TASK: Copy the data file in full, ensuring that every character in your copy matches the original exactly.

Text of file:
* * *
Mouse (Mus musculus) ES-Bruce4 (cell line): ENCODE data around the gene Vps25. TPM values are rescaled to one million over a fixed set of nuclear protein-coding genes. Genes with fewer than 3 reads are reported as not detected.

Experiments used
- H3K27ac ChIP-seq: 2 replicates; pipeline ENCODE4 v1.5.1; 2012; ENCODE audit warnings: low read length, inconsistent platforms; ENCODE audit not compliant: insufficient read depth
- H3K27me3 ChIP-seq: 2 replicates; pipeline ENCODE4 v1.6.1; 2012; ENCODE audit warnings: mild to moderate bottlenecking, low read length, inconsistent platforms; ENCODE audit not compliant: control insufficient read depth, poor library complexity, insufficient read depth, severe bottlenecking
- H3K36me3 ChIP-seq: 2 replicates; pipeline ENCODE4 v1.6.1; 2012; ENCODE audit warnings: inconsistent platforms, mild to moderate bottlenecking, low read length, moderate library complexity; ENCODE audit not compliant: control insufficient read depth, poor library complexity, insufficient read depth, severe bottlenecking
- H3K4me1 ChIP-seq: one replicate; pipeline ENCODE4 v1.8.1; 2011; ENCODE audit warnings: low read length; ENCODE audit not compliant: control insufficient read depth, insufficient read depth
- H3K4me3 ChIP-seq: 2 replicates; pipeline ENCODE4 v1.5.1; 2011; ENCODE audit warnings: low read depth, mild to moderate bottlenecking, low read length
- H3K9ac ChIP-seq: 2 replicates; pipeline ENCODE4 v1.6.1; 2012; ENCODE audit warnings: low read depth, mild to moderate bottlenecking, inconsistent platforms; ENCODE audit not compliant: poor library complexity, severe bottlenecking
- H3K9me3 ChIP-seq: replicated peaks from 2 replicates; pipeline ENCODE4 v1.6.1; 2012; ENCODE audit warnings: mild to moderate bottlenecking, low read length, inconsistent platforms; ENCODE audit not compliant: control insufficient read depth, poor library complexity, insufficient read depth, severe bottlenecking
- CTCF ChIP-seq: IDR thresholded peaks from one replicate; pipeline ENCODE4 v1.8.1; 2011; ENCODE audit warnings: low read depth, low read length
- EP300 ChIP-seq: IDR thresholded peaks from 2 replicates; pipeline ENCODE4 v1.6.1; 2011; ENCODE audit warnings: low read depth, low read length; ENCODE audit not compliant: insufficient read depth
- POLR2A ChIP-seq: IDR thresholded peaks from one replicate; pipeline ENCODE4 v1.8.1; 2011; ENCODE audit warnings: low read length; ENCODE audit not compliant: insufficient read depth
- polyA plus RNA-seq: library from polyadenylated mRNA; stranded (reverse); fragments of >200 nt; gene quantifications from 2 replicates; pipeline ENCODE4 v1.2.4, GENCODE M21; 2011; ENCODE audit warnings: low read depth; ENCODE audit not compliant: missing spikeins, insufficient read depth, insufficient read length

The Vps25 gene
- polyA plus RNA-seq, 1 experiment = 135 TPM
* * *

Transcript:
Mouse (Mus musculus) ES-Bruce4 (cell line): ENCODE data around the gene Vps25. TPM values are rescaled to one million over a fixed set of nuclear protein-coding genes. Genes with fewer than 3 reads are reported as not detected.

Experiments used
- H3K27ac ChIP-seq: 2 replicates; pipeline ENCODE4 v1.5.1; 2012; ENCODE audit warnings: low read length, inconsistent platforms; ENCODE audit not compliant: insufficient read depth
- H3K27me3 ChIP-seq: 2 replicates; pipeline ENCODE4 v1.6.1; 2012; ENCODE audit warnings: mild to moderate bottlenecking, low read length, inconsistent platforms; ENCODE audit not compliant: control insufficient read depth, poor library complexity, insufficient read depth, severe bottlenecking
- H3K36me3 ChIP-seq: 2 replicates; pipeline ENCODE4 v1.6.1; 2012; ENCODE audit warnings: inconsistent platforms, mild to moderate bottlenecking, low read length, moderate library complexity; ENCODE audit not compliant: control insufficient read depth, poor library complexity, insufficient read depth, severe bottlenecking
- H3K4me1 ChIP-seq: one replicate; pipeline ENCODE4 v1.8.1; 2011; ENCODE audit warnings: low read length; ENCODE audit not compliant: control insufficient read depth, insufficient read depth
- H3K4me3 ChIP-seq: 2 replicates; pipeline ENCODE4 v1.5.1; 2011; ENCODE audit warnings: low read depth, mild to moderate bottlenecking, low read length
- H3K9ac ChIP-seq: 2 replicates; pipeline ENCODE4 v1.6.1; 2012; ENCODE audit warnings: low read depth, mild to moderate bottlenecking, inconsistent platforms; ENCODE audit not compliant: poor library complexity, severe bottlenecking
- H3K9me3 ChIP-seq: replicated peaks from 2 replicates; pipeline ENCODE4 v1.6.1; 2012; ENCODE audit warnings: mild to moderate bottlenecking, low read length, inconsistent platforms; ENCODE audit not compliant: control insufficient read depth, poor library complexity, insufficient read depth, severe bottlenecking
- CTCF ChIP-seq: IDR thresholded peaks from one replicate; pipeline ENCODE4 v1.8.1; 2011; ENCODE audit warnings: low read depth, low read length
- EP300 ChIP-seq: IDR thresholded peaks from 2 replicates; pipeline ENCODE4 v1.6.1; 2011; ENCODE audit warnings: low read depth, low read length; ENCODE audit not compliant: insufficient read depth
- POLR2A ChIP-seq: IDR thresholded peaks from one replicate; pipeline ENCODE4 v1.8.1; 2011; ENCODE audit warnings: low read length; ENCODE audit not compliant: insufficient read depth
- polyA plus RNA-seq: library from polyadenylated mRNA; stranded (reverse); fragments of >200 nt; gene quantifications from 2 replicates; pipeline ENCODE4 v1.2.4, GENCODE M21; 2011; ENCODE audit warnings: low read depth; ENCODE audit not compliant: missing spikeins, insufficient read depth, insufficient read length

The Vps25 gene
- polyA plus RNA-seq, 1 experiment = 135 TPM